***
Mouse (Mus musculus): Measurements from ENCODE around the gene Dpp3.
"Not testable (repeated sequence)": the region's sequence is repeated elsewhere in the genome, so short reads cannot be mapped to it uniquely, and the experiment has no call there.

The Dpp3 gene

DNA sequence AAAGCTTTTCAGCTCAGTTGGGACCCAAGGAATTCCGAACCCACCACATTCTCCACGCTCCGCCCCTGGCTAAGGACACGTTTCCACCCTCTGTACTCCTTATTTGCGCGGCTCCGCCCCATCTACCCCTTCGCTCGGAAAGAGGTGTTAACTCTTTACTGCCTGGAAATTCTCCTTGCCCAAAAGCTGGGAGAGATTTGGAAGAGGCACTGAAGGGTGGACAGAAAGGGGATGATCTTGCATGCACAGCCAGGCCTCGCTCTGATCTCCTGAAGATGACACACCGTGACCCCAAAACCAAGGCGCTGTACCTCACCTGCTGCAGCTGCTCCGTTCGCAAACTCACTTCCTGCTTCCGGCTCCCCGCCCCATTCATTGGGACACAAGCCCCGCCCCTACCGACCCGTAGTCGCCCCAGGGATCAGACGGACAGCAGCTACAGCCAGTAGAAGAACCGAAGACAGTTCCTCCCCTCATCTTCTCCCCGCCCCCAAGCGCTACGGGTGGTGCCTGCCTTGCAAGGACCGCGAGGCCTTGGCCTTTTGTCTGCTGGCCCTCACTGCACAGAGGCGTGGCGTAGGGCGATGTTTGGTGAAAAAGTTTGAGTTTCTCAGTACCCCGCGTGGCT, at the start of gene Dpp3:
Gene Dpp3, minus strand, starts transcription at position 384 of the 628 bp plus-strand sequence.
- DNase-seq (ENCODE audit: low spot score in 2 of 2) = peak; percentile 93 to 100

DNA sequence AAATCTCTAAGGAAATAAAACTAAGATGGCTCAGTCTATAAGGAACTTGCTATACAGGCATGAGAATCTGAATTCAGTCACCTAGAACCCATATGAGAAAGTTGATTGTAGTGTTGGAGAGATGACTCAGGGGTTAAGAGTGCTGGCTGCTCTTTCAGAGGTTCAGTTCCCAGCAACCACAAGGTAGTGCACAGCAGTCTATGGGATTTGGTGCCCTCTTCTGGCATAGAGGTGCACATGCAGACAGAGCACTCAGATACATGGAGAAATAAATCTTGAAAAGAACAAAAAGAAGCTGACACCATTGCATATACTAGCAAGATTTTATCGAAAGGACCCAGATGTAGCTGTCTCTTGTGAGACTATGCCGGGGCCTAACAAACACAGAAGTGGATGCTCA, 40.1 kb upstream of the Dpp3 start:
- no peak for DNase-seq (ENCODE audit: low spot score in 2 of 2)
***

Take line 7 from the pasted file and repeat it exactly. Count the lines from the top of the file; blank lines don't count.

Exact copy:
DNA sequence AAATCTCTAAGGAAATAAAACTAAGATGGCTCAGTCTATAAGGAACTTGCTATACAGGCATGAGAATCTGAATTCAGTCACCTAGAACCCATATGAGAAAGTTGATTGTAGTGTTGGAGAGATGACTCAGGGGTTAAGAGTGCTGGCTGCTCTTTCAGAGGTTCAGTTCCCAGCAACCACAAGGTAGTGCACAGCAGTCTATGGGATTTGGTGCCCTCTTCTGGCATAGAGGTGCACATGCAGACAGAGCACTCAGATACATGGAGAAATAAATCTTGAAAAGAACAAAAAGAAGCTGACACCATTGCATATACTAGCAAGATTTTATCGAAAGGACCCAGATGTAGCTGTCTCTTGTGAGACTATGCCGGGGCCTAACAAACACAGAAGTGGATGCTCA, 40.1 kb upstream of the Dpp3 start: